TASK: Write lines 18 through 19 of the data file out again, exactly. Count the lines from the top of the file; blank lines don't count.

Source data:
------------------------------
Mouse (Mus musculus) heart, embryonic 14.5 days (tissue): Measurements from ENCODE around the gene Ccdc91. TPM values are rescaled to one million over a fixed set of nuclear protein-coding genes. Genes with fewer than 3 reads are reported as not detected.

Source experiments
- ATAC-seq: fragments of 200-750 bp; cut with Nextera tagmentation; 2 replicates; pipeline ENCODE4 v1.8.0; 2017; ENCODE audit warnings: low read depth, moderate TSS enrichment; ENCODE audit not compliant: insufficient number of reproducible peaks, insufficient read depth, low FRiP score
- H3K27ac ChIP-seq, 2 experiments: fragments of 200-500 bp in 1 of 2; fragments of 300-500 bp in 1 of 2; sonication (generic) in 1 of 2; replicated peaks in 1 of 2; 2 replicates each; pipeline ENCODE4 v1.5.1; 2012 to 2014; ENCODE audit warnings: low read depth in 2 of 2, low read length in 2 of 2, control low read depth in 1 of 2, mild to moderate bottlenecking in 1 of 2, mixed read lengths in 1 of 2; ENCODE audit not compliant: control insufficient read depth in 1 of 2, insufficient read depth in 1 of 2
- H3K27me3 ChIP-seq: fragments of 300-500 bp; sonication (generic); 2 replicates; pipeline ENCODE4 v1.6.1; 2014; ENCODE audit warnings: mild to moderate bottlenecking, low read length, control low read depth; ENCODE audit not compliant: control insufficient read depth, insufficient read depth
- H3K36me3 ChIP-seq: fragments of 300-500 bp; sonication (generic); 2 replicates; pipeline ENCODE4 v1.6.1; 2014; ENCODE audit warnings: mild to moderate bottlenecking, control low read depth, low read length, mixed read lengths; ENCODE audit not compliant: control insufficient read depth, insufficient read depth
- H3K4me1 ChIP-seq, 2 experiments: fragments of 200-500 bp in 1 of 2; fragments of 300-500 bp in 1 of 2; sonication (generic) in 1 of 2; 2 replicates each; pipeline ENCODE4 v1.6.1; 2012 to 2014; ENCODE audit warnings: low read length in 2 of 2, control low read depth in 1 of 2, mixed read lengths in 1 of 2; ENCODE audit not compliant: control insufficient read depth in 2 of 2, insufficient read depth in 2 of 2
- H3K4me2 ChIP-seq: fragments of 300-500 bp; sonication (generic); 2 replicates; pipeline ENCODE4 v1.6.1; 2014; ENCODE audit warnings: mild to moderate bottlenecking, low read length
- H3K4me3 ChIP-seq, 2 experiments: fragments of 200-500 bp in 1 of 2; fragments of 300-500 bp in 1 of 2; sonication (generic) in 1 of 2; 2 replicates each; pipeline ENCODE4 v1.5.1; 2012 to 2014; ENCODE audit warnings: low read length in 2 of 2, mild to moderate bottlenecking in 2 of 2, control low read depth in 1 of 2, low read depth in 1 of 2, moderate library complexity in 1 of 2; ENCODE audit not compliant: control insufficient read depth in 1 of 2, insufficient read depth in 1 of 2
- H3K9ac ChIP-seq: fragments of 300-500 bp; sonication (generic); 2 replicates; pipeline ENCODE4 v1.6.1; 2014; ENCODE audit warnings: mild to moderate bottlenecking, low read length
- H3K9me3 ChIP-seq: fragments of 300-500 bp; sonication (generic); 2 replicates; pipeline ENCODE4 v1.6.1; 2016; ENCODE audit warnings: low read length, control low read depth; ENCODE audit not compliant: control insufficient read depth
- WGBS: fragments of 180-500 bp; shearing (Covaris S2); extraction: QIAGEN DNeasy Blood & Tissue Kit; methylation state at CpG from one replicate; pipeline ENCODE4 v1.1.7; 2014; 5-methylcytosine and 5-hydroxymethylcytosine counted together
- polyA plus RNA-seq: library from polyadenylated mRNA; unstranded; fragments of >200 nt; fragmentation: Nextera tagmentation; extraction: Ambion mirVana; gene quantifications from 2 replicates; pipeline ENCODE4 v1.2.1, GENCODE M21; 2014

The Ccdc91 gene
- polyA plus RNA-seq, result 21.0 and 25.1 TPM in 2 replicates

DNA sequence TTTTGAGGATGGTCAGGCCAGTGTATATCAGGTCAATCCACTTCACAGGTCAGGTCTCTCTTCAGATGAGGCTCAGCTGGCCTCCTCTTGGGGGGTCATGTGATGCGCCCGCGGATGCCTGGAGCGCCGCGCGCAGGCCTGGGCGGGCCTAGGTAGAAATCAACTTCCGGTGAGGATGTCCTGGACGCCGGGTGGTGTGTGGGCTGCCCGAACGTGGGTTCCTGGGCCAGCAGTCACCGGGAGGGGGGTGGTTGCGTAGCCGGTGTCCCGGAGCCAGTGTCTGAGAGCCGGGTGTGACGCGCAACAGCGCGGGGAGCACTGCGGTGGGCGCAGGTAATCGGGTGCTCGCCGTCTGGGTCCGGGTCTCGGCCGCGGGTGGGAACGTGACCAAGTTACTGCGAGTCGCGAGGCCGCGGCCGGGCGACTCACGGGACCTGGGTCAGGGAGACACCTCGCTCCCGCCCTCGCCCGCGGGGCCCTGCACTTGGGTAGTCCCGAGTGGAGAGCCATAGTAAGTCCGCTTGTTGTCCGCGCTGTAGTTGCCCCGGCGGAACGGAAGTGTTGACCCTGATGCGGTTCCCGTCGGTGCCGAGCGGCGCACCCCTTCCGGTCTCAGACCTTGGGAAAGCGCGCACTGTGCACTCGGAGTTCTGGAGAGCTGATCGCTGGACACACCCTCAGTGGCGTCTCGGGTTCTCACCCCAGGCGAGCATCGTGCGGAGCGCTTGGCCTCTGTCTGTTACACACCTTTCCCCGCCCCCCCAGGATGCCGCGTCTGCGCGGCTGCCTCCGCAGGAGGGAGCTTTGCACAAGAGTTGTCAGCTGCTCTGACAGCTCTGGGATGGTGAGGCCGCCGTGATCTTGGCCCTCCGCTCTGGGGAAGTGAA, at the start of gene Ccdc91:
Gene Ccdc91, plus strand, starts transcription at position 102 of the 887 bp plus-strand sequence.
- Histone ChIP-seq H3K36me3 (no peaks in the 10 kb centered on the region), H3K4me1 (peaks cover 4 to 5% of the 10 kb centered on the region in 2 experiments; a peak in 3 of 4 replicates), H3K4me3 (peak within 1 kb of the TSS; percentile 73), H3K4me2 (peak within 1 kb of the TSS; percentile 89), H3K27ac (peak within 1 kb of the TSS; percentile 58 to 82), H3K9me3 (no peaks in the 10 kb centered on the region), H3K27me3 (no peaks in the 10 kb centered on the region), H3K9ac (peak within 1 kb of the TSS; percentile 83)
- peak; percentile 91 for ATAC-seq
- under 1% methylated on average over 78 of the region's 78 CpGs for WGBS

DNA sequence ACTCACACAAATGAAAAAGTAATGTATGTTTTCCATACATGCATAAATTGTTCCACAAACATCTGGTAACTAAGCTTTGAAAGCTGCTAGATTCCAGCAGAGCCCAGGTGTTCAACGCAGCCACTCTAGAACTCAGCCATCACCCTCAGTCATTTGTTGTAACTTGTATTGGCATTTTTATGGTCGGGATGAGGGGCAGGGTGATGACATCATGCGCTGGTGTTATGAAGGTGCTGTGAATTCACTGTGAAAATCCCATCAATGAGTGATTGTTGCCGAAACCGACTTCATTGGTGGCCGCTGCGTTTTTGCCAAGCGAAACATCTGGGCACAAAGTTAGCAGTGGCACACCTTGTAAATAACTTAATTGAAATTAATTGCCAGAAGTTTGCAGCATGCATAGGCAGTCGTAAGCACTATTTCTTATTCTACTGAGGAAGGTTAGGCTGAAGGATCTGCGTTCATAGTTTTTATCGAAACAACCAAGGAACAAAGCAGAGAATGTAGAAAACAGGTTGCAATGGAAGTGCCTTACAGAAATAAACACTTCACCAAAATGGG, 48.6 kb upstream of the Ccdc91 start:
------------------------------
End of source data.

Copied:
- Histone ChIP-seq H3K36me3 (no peaks in the 10 kb centered on the region), H3K4me1 (peaks cover 4 to 5% of the 10 kb centered on the region in 2 experiments; a peak in 3 of 4 replicates), H3K4me3 (peak within 1 kb of the TSS; percentile 73), H3K4me2 (peak within 1 kb of the TSS; percentile 89), H3K27ac (peak within 1 kb of the TSS; percentile 58 to 82), H3K9me3 (no peaks in the 10 kb centered on the region), H3K27me3 (no peaks in the 10 kb centered on the region), H3K9ac (peak within 1 kb of the TSS; percentile 83)
- peak; percentile 91 for ATAC-seq